Core team:

Samuel V. Scarpino

University of Vermont

Department of Mathematics and Statistics, Assistant Professor

Scarpino is a mathematical biologist studying outbreaks as an emergent process and working to improve public health surveillance. His research investigates questions at the intersection of biology, behavior, and disease and his work on surveillance has led to substantive changes in public health practices. Scarpino's highly collaborative research has focused on a broad range of questions outside of disease: from animal movement and group dynamics to the role of genome copy number in evolution.

Most recent papers:

The risk of sustained sexual transmission of Zika is underestimated.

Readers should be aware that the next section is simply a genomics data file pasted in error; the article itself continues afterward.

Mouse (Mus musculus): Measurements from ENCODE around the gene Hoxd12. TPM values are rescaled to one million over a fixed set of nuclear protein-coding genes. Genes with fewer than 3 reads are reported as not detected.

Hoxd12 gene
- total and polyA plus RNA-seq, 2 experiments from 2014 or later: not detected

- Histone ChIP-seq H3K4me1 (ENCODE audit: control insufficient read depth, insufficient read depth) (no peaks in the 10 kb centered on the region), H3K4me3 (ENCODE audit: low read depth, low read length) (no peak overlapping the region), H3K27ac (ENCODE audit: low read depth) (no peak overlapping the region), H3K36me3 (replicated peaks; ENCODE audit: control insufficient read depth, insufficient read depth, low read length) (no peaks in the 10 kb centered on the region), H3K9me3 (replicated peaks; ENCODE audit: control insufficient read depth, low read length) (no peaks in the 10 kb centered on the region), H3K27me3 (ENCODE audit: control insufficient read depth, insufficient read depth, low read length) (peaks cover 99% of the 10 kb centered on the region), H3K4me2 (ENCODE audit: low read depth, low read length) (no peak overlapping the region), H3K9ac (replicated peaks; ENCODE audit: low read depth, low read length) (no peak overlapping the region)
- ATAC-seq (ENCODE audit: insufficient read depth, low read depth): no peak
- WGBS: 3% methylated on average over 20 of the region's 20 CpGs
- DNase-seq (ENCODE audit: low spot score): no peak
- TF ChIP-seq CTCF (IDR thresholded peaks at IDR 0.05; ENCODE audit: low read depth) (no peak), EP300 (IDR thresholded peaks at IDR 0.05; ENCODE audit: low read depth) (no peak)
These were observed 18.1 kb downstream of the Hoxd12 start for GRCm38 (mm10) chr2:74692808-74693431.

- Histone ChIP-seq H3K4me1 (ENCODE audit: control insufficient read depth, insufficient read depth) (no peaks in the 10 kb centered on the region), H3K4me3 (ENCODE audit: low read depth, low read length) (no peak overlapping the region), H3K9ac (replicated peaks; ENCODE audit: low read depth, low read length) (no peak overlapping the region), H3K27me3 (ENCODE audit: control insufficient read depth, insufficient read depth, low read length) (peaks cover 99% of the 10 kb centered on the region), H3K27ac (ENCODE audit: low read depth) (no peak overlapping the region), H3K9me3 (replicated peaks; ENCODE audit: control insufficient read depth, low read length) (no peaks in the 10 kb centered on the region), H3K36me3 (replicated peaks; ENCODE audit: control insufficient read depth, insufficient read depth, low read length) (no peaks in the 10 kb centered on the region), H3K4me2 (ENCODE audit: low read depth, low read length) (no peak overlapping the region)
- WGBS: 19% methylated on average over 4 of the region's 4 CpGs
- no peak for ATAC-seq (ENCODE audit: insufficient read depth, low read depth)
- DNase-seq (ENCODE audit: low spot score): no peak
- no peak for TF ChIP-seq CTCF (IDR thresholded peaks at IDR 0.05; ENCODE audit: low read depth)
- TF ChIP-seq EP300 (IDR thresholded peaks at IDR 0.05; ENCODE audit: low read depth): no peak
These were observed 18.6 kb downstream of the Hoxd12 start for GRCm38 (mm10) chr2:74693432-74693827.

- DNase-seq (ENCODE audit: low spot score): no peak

Antoine Allard, Benjamin Althouse, Laurent Hébert-Dufresne, Samuel V. Scarpino. PLoS Pathogens, , 13, 2017.
[pdf] [journal page]

Asymmetric percolation drives a double transition in sexual contact networks.

Antoine Allard, Benjamin Althouse, Samuel V. Scarpino, Laurent Hébert-Dufresne. Proceedings of the National Academy of Sciences of the United States of America, , , 2017.
[pdf] [journal page] [arXiv]

The effect of a prudent adaptive behaviour on disease transmission.

Samuel V. Scarpino, Antoine Allard, Laurent Hébert-Dufresne. Nature Physics, 1042-1046, 12, 2016.
[pdf] [journal page] [arXiv]

Enhancing disease surveillance with novel data streams: challenges and opportunities.

Benjamin Althouse, Samuel V. Scarpino, Lauren Ancel Meyers, John Ayers, Laurent Hébert-Dufresne, et al.. EPJ Data Science, 17, 4, 2015.
[pdf] [journal page]

Most recent press: